Based on these different series, no conclusion can be drawn. In fact, there is actually no standard approach to this complex situation. All existing studies showed different techniques of CPB, different extension of pulmonary resection (lobectomy or pneumonectomy), different sites of infiltration by the tumor (atrium, aorta, or pulmonary trunk), types, and stages of tumors. Nevertheless, CPB is a feasible option of surgical therapy with or without neo-adjuvant treatment for pulmonary or mediastinal malignancies invading cardiac structure and/or great vessels. The choice of incision should be based first on whether complete surgical resection, after which the choice of cannulation sites should follow. The support of CPB may increase the rate of a complete resection and may improve long-term survival in highly selected patients provided that patient assumes the risk of high morbidity and re-operation rate. Furthermore, the emergent institution of CPB for the repair of injury to a vascular structure during pulmonary resection is lifesaving and effective.

Extracorporeal membrane oxygenation

Extracorporeal membrane oxygenation (ECMO) represent a form of artificial circulatory and respiratory support used in the cases of respiratory or cardiac failure as a bridge to restoration of the function or to further lung transplantation. The published experience with this specific device in the mean of general thoracic surgery is limited except for the ARDS, lung transplantation, and neonatal-pediatric surgery for the management of different congenital pathologies of the airways [12, 15, 16, 34].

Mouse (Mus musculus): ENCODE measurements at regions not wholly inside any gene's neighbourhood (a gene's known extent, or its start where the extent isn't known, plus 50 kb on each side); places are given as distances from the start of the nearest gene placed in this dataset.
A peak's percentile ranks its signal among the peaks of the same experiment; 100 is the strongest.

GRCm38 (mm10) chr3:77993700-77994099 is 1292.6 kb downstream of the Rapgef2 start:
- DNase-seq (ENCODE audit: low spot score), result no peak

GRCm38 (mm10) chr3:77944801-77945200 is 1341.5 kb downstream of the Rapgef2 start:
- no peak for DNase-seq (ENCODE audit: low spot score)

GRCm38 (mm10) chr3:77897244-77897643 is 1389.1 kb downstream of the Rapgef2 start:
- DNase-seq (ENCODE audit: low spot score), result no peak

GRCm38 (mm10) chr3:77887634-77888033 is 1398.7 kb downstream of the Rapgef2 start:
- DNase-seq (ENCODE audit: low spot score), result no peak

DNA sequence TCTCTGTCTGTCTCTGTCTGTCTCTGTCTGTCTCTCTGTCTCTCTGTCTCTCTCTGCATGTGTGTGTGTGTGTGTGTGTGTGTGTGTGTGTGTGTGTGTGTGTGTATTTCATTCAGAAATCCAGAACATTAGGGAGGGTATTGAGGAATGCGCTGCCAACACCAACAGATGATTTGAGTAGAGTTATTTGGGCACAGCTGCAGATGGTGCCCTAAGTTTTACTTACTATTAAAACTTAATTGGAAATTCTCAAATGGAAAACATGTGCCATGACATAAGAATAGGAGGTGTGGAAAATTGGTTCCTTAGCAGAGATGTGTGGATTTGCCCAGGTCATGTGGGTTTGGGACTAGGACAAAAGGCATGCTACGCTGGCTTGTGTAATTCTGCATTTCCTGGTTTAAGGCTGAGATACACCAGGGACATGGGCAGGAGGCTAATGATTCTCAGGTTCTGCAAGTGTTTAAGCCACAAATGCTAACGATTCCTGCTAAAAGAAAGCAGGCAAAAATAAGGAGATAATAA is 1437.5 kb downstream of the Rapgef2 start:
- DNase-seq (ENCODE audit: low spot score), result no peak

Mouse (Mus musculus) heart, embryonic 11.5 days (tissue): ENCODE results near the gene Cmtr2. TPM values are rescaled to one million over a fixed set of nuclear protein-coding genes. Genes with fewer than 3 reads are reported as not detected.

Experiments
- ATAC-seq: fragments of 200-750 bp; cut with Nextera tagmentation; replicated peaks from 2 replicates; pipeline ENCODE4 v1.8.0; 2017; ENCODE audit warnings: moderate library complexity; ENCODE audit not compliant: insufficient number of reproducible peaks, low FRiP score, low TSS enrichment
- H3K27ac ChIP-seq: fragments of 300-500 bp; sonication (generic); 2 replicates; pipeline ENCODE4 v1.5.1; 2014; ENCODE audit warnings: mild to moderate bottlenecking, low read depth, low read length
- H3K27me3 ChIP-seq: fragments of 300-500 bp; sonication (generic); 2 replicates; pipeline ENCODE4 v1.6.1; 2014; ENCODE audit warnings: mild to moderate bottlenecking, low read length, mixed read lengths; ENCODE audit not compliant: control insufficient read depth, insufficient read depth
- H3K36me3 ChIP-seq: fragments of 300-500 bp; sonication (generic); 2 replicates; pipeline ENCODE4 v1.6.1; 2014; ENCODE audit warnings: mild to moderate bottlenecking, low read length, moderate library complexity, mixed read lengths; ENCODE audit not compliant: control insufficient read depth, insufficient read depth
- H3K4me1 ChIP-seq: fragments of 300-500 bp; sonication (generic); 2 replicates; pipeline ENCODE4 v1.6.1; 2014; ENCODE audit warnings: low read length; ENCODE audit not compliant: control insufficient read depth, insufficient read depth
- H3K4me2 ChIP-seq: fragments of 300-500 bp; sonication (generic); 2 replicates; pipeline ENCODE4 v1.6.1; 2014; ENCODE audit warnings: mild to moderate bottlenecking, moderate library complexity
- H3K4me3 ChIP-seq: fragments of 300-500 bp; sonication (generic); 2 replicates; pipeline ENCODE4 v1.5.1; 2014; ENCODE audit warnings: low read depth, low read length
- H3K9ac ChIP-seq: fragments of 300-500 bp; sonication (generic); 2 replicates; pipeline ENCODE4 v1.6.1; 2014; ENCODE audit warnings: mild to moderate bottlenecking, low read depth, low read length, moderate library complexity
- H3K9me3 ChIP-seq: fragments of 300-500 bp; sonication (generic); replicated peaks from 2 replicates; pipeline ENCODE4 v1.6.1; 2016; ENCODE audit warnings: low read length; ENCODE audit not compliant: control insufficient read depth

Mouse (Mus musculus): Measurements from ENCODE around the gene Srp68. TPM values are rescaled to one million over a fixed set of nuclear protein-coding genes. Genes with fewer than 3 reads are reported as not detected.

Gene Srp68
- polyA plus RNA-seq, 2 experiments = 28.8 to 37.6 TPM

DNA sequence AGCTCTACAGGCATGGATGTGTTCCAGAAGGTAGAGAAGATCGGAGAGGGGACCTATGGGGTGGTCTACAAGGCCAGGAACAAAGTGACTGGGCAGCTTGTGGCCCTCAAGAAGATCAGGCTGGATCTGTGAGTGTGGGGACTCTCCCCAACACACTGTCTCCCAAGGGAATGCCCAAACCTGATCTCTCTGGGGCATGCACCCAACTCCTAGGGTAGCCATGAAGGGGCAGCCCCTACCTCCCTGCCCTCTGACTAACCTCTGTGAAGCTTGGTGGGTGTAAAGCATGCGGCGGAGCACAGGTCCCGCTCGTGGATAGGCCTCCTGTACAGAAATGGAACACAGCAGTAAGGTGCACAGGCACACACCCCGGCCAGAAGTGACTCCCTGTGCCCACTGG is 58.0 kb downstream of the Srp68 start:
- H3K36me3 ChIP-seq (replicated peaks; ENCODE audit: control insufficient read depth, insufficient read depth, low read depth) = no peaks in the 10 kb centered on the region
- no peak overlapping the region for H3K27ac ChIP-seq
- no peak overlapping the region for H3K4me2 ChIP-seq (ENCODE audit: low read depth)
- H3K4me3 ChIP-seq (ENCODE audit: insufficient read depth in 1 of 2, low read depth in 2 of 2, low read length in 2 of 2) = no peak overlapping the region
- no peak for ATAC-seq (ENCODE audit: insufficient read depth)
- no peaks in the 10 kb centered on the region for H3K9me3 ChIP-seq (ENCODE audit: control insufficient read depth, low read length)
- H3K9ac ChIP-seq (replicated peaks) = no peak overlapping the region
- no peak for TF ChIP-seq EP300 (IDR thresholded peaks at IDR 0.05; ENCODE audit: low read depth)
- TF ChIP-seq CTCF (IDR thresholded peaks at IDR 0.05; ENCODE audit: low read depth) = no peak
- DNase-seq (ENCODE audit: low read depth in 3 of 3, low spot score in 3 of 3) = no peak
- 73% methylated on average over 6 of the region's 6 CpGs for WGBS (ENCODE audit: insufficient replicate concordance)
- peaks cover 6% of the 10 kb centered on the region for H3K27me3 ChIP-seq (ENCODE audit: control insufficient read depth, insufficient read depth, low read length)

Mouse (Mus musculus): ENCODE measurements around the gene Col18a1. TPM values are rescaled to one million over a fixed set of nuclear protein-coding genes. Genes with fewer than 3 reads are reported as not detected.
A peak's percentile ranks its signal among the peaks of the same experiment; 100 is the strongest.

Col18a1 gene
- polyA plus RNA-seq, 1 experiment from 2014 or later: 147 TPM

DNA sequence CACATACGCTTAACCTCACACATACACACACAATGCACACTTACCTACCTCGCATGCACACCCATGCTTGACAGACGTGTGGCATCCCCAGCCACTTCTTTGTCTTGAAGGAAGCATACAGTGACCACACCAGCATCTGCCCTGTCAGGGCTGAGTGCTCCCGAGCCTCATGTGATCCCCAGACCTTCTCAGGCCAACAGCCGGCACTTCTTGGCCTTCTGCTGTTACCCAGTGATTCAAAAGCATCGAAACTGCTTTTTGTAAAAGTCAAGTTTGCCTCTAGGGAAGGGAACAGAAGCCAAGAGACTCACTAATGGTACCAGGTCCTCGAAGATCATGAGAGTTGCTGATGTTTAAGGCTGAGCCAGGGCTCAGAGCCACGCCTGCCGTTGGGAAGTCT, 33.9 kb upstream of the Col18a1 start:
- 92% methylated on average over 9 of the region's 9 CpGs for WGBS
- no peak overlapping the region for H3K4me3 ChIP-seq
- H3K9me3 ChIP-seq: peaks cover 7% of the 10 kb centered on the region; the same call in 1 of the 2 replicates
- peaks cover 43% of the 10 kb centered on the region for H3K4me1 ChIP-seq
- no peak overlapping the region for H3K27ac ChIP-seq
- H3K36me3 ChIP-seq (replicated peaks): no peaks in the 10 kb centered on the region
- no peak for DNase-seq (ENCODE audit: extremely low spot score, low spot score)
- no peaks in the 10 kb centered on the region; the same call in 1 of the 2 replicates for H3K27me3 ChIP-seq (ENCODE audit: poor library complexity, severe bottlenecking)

ECMO use the concept of extracorporeal circulation with the use of non-occlusive centrifugal pump and oxygenator which is responsible for enrichment of O2 and elimination of CO2. A thermostat can be introduced to the circuit to modulate the temperature. There is two basic form of ECMO: veno-arterial and veno-venous. These techniques assistance may be introduced peripherally or centrally depending on the specific indications [34]. ECMO may provide optimal oxygenation with a partial or total circulatory support. In comparison with classical CPB, ECMO system may present some advantages: the ECMO system needs theoretically low anticoagulation (ACT: 160–200) with a low dose of heparin (500–1000 UI) at the moment of the insertion of cannula provided that the cannula are heparin-coated; the risk of thrombosis of the ECMO system is very low during the short time of thoracic operation. In case of important bleeding, anticoagulation may be omitted. Others consider also that if ECMO flow is more than 3l, heparin can be dispensed during intra-operative use only [18]. There is no theoretical risk of tumor cell dissemination due to closed system devoid of cardiotomy suction during CPB. Moreover, ECMO may present to surgeon a clean operative field without disturbing line when cannula are introduced peripherally and stability of cardio-respiratory function during heart manipulation [13]. ECMO may be maintained post-operatively in case of pulmonary edema. ECMO may be also switched from veno-arterial to veno-venous ECMO to obtain a protective lung ventilation avoiding pressure on bronchial or tracheal sutures line in case of mechanical ventilation with high volumes. Finally, in case of emergent situation, it is possible to convert VA ECMO into conventional CPB by adding a venous reservoir connected to the ECMO device.

Veno-arterial ECMO